There was evidence to show that the defendant railway company had permitted the western part of its right of way to become overgrown with heavy brush and small trees and that there was a mound of earth near the southwestern corner of the intersection of the railway crossing and the roadway, thus making it difficult for motorists, approaching the crossing from the west, as were the Cobles, to see the oncoming train to their right. Although there was positive testimony that the train's customary crossing signals were sounded, there was testimony of a negative character (see Johnson v. Atlantic Coast Line R. Co., 205 N.C. 127, 170 S.E. 120 (1933), by witnesses who stated that the train gave no audible signal as it approached the crossing. There was also evidence from which it could be inferred that the oscillating headlight of the locomotive was extinguished for a brief period of time shortly before the train reached the crossing. Despite the contentions of the railway company to the contrary, there was ample evidence to support the special finding of the jury that the railway company was guilty of negligence which was a proximate cause of the collision and the resulting deaths. However, the jury found also that both Mr. and Mrs. Coble were guilty of contributory negligence and that the defendant was not liable for the death of either.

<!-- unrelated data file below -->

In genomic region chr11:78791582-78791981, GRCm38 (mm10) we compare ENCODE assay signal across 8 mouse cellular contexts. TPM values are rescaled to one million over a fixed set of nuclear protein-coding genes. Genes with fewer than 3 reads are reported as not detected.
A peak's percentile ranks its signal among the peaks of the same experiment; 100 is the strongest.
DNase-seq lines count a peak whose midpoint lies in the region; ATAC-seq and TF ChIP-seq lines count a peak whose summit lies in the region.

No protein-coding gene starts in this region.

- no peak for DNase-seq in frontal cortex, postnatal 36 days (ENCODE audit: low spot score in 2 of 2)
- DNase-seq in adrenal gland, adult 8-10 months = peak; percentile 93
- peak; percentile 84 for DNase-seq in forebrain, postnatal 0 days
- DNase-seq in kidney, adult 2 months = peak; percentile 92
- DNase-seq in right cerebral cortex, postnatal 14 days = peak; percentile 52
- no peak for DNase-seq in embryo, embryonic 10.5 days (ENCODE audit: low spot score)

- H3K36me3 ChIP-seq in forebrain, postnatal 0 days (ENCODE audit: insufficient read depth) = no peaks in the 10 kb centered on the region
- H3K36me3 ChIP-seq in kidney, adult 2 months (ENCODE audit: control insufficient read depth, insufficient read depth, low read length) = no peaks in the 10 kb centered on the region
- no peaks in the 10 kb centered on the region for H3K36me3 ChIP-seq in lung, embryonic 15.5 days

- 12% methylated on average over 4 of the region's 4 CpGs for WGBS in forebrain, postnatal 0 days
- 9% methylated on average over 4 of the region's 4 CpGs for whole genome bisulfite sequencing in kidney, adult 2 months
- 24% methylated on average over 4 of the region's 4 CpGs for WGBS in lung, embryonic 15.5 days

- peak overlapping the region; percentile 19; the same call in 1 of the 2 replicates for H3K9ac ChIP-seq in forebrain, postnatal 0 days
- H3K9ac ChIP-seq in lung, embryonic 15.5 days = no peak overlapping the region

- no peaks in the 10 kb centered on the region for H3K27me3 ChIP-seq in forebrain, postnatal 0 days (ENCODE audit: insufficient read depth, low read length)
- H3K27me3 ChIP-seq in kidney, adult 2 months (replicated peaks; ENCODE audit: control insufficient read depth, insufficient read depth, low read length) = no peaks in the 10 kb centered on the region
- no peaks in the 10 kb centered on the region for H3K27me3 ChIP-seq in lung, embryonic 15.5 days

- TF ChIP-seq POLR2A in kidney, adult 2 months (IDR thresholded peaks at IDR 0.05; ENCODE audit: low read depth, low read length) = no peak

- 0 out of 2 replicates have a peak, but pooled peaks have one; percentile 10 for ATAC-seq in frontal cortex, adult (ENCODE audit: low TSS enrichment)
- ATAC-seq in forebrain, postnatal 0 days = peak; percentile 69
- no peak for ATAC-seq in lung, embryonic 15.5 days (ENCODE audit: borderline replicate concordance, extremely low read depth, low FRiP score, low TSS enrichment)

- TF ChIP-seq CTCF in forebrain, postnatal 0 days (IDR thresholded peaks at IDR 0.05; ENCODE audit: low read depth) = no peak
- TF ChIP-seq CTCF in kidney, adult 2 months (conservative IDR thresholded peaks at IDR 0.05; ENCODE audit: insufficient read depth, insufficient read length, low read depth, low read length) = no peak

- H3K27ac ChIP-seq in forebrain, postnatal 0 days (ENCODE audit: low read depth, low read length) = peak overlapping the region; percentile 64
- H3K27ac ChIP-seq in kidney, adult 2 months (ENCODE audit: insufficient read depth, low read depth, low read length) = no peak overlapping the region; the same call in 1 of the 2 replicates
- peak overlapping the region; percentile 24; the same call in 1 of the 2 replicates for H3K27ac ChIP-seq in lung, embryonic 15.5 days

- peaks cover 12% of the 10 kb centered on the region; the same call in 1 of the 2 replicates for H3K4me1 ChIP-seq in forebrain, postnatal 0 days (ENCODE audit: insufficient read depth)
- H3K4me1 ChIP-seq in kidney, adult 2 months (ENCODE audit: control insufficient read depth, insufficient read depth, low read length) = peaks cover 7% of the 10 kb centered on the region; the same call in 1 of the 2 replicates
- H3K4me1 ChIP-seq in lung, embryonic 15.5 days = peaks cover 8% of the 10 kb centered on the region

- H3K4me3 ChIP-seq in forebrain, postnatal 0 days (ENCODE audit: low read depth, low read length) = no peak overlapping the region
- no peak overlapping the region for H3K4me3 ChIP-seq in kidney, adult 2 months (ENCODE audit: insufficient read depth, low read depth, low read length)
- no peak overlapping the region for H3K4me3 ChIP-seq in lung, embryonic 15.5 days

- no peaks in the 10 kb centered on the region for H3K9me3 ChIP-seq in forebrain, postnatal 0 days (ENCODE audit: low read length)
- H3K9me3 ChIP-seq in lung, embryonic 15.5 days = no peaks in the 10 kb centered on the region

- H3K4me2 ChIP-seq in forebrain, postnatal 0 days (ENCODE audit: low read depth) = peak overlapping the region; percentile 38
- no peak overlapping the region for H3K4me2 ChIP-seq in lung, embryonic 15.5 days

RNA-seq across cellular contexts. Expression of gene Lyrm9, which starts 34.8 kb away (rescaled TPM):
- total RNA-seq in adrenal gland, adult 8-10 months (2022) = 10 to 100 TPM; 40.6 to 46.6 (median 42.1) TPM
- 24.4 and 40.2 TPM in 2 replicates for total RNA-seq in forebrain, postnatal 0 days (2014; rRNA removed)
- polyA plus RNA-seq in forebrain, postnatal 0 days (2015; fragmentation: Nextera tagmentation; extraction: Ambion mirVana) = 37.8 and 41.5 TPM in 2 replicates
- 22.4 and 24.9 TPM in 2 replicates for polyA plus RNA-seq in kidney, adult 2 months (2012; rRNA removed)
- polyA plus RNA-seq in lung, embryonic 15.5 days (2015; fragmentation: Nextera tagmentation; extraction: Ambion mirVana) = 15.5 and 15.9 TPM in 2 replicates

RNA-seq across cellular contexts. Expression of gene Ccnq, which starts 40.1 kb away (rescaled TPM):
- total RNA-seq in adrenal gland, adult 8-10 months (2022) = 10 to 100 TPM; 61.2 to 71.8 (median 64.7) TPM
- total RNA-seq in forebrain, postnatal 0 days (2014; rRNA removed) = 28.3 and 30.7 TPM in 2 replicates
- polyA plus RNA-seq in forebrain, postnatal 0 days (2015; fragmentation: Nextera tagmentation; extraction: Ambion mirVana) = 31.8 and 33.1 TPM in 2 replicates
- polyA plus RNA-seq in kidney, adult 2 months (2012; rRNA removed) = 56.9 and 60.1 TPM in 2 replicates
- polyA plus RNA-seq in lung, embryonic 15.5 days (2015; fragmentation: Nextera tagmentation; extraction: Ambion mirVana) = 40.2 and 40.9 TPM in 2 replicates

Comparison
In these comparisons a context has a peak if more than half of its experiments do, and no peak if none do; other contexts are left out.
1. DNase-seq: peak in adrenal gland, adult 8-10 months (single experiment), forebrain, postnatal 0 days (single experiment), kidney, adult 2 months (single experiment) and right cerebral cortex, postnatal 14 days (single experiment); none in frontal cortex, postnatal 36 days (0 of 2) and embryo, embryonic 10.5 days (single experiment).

There was absolutely no direct evidence adduced with respect to the action or inaction of Jesse Coble immediately prior to the collision. Based purely on the circumstances that Jesse was seated in the right front seat of the automobile, and that there was no apparent attempt by the driver to stop the car, the court submitted to the jury the issue of Jesse's independent contributory negligence, reasoning that having been seated in such a superior location for observing and hearing, one or two feet closer than Mrs. Coble to the approaching train, Jesse either saw or should have seen the train; that if he had warned his wife of the train's approach and told her to stop, "it is inconceivable that she would not have made at least an effort to stop"; and that since the brake light of the car did not come on, she had made no such effort. Such deductive reasoning is merely speculative, a process in which juries may not be allowed to indulge. Parker v. Wilson, 247 N.C. 47, 100 S.E.2d 258 (1957); Sowers v. Marley, 235 N.C. 607, 70 S.E.2d 670 (1952). It is conceivable that Mrs. Coble might not have made an effort to stop the car even if she had been warned by her husband. Since the car was nearly across the tracks when it was struck, she might just as reasonably have determined to accelerate in an attempt to clear the tracks rather than to slow down or stop and risk the greater danger that the train would strike the car broadside. She may just as reasonably have been frozen by fear or misjudged the speed of the train or its distance from the crossing, or in her excitement she may have missed the brake pedal with her foot. Therefore, the circumstances are as consistent with Jesse's seeing the train and warning his wife as they are with failing to do so. To infer that, since the brake light did not come on, the driver attempted no evasive action and that, therefore, she was not warned by the passenger is to base an inference upon an inference rather than upon an established fact. See Parker v. Wilson, supra. There was, therefore, no evidence to support a jury finding of independent contributory negligence on the part of Jesse, and it was error to submit that issue for jury consideration. See Johnson v. Atlantic Coast Line R. Co., supra.